The old adage that a little courtesy goes a long way has never been more relevant than it is in the 21st century workplace. While grand actions are good and have their benefits to your coworkers, most of the time it is simple common courtesy that really counts. In this article, we will look into some of the most important common courtesy to remember to use in the workplace. While some may sound too simple and commonplace, you might be surprised that their effect on your coworkers, and even on yourself, is not simplistic.
A simple “good morning” gives your colleagues the impression that you care. This is especially important when you are a person in high positions of management. Your subordinates feel that they are important to you and that you do not despise them. Most people remember the coworkers who say good morning and good bye more fondly than those that sent them expensive gifts on their birthday.
Call people by their names
On the first encounter with someone, try as much as possible to remember their name and refer to them using their preferred name. Renowned motivational writer and management trainer, Dale Carnegie captured this best when he asserted, “Remember that a person’s name is to that person the sweetest and most important sound in any language.” This common courtesy practice shows respect, appreciation, and acceptance.
Respect personal belongings and space
Although you might be very close to your workmates, always remember that everyone has a line of privacy that they like to keep to themselves. To show this respect for space and privacy, always politely ask your workmate whether you can sit at their workstation while they are away, only touch things that they have allowed you to, and so on.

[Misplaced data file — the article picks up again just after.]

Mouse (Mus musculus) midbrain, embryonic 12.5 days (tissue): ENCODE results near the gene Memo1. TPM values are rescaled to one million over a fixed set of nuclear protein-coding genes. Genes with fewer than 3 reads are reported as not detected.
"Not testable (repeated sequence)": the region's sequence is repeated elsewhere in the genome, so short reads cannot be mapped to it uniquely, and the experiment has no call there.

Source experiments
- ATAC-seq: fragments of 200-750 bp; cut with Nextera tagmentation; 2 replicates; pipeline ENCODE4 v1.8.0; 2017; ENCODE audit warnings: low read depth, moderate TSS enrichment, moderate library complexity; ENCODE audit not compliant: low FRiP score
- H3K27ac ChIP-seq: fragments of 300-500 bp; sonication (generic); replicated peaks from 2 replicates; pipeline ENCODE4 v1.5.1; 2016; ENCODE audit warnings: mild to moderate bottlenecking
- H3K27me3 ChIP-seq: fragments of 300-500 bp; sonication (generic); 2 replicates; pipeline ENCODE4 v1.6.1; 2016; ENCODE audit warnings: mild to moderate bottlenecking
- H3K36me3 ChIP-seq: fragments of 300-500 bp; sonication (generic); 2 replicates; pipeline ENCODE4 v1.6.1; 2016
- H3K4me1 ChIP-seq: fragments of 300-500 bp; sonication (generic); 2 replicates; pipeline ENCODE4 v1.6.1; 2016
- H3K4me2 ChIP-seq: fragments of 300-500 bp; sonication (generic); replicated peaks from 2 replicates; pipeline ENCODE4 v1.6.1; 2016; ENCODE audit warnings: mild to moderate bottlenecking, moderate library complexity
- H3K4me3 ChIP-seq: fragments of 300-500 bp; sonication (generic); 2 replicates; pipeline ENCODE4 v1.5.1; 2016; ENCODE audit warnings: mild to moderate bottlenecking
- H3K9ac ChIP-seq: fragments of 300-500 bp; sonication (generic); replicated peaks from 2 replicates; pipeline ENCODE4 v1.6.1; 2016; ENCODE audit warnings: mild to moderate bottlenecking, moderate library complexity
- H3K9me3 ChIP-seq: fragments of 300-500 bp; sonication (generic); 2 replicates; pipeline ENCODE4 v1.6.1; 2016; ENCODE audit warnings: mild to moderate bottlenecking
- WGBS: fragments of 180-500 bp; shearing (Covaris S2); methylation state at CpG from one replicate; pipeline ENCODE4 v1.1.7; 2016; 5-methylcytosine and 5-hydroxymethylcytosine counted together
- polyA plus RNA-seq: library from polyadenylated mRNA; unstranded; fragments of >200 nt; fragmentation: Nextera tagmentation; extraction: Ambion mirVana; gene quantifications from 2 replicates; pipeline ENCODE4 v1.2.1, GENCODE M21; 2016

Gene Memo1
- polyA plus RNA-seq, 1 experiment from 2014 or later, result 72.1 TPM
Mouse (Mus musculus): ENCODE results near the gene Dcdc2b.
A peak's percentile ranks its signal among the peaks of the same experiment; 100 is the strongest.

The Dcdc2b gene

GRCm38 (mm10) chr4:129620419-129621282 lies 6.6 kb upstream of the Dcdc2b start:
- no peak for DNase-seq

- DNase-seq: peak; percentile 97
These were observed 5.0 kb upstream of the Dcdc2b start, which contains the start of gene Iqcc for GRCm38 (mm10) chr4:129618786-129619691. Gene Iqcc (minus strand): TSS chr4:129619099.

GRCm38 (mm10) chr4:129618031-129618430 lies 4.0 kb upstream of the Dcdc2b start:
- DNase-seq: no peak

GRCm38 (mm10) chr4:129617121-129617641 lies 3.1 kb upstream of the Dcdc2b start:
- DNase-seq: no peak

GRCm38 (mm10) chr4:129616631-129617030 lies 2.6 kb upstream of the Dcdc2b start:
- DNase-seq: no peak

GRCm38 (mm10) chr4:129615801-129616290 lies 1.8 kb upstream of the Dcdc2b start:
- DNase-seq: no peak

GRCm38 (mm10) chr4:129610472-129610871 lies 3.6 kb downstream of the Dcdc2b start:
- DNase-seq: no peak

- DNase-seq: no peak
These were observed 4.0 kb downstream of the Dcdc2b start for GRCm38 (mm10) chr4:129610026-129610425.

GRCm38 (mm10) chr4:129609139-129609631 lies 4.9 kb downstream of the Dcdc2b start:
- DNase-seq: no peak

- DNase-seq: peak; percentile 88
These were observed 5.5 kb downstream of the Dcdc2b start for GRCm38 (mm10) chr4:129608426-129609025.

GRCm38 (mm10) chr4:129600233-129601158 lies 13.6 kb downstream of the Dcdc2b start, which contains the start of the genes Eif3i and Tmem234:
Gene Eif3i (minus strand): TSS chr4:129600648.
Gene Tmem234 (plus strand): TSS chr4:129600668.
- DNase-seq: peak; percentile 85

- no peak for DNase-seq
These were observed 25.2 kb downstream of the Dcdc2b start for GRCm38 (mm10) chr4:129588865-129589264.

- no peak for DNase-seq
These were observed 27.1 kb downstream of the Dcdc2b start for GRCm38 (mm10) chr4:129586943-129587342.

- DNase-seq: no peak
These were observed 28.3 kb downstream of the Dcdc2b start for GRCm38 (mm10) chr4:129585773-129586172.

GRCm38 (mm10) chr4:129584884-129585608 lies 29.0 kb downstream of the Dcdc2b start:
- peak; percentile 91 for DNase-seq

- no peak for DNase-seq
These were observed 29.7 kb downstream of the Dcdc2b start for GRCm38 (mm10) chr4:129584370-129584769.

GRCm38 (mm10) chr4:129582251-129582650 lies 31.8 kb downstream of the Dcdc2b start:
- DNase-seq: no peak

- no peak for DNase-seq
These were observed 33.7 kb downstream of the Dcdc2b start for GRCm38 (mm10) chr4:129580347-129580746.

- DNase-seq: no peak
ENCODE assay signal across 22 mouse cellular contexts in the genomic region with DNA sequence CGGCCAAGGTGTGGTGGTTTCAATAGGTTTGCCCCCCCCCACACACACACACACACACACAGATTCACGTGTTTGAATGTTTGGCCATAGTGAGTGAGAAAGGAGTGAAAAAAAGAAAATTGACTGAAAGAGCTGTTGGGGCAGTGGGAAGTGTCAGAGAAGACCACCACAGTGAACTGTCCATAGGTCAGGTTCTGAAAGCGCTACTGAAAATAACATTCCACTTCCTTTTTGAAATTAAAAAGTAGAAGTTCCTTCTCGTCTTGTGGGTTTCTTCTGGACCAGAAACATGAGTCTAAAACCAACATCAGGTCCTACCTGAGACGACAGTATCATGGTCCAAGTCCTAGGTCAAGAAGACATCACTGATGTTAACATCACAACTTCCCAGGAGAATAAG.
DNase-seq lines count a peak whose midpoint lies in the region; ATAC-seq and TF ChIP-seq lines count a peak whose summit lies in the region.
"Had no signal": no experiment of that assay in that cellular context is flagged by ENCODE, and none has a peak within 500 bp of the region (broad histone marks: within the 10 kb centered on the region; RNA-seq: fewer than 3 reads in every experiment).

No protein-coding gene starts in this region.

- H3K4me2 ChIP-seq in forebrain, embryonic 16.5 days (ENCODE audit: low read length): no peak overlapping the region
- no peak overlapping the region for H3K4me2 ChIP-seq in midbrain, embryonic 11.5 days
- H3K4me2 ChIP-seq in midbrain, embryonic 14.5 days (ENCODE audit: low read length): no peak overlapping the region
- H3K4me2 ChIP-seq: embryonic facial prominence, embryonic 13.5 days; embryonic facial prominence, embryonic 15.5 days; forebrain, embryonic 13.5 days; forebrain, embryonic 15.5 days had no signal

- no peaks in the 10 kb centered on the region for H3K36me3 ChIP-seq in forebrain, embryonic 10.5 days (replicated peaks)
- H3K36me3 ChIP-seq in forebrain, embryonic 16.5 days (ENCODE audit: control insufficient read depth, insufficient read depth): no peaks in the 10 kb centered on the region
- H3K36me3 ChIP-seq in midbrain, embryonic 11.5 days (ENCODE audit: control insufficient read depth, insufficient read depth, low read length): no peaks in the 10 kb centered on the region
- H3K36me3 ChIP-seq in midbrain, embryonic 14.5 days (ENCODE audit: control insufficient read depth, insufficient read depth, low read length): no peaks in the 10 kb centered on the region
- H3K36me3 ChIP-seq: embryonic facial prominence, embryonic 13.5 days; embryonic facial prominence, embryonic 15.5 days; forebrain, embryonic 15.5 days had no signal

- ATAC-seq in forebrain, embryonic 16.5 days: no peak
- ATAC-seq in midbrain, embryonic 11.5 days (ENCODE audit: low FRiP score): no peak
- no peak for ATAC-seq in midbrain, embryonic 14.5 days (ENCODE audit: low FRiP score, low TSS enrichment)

Show up and respect time
Showing up when you are expected to be at your workplace and doing tasks in a timely fashion always shows that you value your colleagues and respect them. It also creates the impression that you are dependable and courteous. If, for some reason, something happens and you are late, call in advance and apologize. However, do not make this a habit. Respect for time also means that you complete your duties and assignments on time, especially those that your coworkers rely on to get their work done.
Whenever your colleagues are talking to you, pay attention genuinely to their verbal and nonverbal expressions. They may not be saying something that you consider particularly important to you, but they are telling it to you because it is important to them! Let your body language show that you are actively involved in the conversation, ask them questions without interrupting them, nod with appreciation, and thank them for sharing their thoughts with you.
Say “Thank you,” “Please,” and “Sorry”
It costs you absolutely nothing to utter these simple words to anyone. Even when you are giving instructions to your juniors, always use these words.